The institution of high court originated in India in 1862 when the high courts were set up at Calcutta, Bombay and Madras. In the course of time, each province in British India came to have its own high court. After 1950, a high court existing in a province became the high court for the corresponding state. The High Courts are the highest courts at State level.
The Constitution of India provides for a high court for each state, but the Seventh Amendment Act of 1956 authorised the Parliament to establish a common high court for two or more states or for two or more states and a union territory.
For example, the States of Punjab and Haryana and the Union Territory of Chandigarh have a common High Court situated at Chandigarh. The High Court of Guwahati is common for four northeastern States of Assam, Nagaland, Mizoram and Arunachal Pradesh. The High Court of Guwahati has its benches in Itanagar,
The High Court of Madras is the one of the three High Courts in India established in the three Presidency Towns of Bombay, Calcutta and Madras by letters patent granted by Queen Victoria, bearingdate 26 June 1862. The High Court building is the second largest judicial complex in the world after London.
Kohima and Aizwal. Delhi, though not a State, has its own separate High Court. Every High Court has a Chief Justice and a number of judges. The number of judges varies from State to State. The number of judges of each High Court is determined by the President. At present there are 25 High Courts for 28 States (including new Andhra Pradesh High Court established in 1st January 2019 at principal seat in Amravati) and nine Union Territories.
In their judicial capacity, the High Courts of the Presidency towns (Bombay, Calcutta and Madras) have both original and appellate jurisdictions, while other High Courts have mostly appellate jurisdiction.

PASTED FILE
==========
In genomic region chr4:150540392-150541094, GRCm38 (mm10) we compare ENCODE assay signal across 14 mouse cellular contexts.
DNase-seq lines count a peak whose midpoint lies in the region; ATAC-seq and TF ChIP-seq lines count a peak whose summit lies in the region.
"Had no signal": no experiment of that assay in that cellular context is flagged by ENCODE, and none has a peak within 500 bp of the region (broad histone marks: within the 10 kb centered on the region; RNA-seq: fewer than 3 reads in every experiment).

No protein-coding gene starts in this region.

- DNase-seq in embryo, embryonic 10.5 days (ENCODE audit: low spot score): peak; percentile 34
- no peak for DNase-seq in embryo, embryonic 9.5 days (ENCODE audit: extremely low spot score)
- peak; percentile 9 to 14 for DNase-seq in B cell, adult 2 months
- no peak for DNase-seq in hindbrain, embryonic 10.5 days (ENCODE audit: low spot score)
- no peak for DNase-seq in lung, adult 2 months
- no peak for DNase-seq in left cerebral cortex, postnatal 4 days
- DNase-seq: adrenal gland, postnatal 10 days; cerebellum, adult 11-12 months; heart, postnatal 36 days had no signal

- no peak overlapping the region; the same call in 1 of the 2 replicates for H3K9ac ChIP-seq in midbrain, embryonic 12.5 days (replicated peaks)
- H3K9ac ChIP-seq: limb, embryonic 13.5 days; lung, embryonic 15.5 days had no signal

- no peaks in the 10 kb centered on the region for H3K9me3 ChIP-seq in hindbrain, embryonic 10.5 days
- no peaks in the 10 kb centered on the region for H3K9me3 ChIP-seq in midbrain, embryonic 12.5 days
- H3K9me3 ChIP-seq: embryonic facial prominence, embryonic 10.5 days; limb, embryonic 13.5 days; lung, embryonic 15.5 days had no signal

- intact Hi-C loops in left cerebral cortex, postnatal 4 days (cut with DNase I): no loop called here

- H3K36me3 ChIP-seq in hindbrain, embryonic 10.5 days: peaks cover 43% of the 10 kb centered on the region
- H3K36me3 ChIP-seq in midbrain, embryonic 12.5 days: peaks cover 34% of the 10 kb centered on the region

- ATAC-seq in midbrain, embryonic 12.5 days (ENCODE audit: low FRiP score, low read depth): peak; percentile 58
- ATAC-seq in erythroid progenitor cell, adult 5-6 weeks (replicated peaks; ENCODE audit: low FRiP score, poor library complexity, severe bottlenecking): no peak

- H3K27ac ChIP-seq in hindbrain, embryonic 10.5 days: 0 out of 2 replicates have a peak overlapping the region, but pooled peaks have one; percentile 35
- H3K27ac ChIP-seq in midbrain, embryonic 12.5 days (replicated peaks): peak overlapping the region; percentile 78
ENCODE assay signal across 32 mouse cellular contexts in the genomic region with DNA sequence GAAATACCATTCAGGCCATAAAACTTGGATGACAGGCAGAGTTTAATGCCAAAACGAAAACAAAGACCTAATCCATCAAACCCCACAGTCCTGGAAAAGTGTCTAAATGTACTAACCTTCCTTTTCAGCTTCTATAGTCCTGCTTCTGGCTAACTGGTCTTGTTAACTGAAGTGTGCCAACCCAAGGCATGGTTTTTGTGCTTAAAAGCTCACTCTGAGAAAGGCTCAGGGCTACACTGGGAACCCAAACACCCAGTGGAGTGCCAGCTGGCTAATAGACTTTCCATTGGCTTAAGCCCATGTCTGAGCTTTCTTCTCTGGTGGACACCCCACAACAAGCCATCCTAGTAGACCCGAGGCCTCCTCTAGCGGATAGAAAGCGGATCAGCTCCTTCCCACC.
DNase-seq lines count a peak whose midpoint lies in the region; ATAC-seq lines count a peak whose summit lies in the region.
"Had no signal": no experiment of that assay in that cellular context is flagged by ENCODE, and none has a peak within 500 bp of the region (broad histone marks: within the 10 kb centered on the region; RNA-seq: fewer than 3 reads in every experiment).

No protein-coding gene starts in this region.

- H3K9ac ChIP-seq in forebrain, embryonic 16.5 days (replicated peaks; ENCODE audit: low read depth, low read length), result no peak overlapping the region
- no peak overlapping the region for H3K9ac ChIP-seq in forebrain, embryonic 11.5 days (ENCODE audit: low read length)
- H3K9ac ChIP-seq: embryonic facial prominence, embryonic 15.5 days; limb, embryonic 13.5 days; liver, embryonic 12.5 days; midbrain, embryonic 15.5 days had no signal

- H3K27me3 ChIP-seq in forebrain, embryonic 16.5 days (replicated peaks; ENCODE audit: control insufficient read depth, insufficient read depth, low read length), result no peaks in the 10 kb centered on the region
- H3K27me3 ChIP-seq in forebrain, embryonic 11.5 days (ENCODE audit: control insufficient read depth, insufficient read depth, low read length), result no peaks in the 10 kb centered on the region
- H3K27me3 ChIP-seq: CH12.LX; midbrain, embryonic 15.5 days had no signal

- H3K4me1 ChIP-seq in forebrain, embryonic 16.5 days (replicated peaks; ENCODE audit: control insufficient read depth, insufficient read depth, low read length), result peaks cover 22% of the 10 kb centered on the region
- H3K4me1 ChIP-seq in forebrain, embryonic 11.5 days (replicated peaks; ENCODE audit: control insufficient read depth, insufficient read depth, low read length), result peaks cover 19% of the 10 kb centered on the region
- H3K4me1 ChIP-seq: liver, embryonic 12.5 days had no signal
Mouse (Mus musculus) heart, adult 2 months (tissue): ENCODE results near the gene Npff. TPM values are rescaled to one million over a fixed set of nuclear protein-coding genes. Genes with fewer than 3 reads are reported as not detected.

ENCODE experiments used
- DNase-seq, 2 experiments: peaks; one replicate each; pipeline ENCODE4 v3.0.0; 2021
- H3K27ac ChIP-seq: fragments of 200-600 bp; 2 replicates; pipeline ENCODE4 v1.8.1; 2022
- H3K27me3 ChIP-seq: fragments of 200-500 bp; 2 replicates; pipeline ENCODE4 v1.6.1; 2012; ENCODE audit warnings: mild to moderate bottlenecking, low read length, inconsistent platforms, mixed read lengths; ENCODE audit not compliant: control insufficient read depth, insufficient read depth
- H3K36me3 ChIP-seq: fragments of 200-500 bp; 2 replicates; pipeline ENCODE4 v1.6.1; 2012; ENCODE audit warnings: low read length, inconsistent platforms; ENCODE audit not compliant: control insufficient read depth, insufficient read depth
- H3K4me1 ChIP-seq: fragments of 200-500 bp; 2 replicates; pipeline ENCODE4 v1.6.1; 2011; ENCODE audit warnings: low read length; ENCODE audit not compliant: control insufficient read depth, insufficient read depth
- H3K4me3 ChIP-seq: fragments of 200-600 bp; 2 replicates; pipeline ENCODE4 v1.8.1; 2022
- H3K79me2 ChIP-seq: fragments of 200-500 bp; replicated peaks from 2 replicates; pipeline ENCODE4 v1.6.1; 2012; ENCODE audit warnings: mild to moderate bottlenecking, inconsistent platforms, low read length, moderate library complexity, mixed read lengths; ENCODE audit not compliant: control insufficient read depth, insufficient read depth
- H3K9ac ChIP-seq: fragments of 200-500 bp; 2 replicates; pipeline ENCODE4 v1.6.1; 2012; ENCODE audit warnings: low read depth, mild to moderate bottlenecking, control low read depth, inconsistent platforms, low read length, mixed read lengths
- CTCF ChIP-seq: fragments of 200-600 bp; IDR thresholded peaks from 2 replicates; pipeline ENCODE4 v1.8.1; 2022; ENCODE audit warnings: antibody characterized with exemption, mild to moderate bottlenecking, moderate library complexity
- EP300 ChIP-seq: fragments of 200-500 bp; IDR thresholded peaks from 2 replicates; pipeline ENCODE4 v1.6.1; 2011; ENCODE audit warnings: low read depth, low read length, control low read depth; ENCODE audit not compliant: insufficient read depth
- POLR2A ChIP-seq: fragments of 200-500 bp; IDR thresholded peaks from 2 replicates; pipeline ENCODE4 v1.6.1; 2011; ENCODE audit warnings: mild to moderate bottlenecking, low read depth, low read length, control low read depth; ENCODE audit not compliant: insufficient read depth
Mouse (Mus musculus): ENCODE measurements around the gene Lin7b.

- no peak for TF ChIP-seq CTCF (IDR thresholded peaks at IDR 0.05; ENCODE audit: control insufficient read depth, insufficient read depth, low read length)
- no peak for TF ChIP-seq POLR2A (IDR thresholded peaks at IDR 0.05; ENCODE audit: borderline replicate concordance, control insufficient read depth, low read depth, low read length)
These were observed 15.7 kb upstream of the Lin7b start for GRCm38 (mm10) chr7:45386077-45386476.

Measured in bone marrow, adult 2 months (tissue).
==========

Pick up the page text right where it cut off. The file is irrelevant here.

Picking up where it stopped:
Only in matters of admiralty, probate, matrimonial and contempt of Court, they have original jurisdiction. The Presidency High Courts have original jurisdiction in which the amount involved is more than ₹2000 and in criminal cases which are committed to them by the Presidency Magistrates.
As Courts of appeal, all High Courts entertain appeals in civil and criminal cases from their subordinate Courts as well as on their own.
They have, however, no jurisdiction over tribunals established under the laws relating to the Armed Forces of the Country.
Under Article 226 of the constitution, the High Courts are given powers of issuing writs not only for the enforcement of the Fundamental Rights, but also for other purposes. In exercise of this power, a Court may issue the same type of writs, orders or directions which the Supreme Court is empowered to issue under Article 32.
The jurisdiction to issue writs under this Article is larger in the case of High Courts, for which the Supreme Court can issue them only where a Fundamental Right has been infringed, a High Court can issue them not only in suchcases, but also where an ordinary legal right has been infringed. It has the power to issue the five kinds of Writs like Habeas Corpus, Mandamus, Prohibition, Quo Warranto, Certiorari.
High court has the power of superintendence over all courts and tribunals functioning in its territorial jurisdiction (except military courts or tribunals) Thus, it may
• Call for returns from them;
• Make an issue, general rules and prescribe forms for regulating the practice and proceedings of them.
• Prescribe forms in which books, entries and accounts are to be kept by them; and
• Settle the fees payable to the sheriff, clerks, officers and legal practitioners of them.
All the decisions and decrees issued by the High Court are printed and are kept as a record for future references by the Court as well as by the lawyers, is such a need arises. Thus, it also acts as a Court of Record.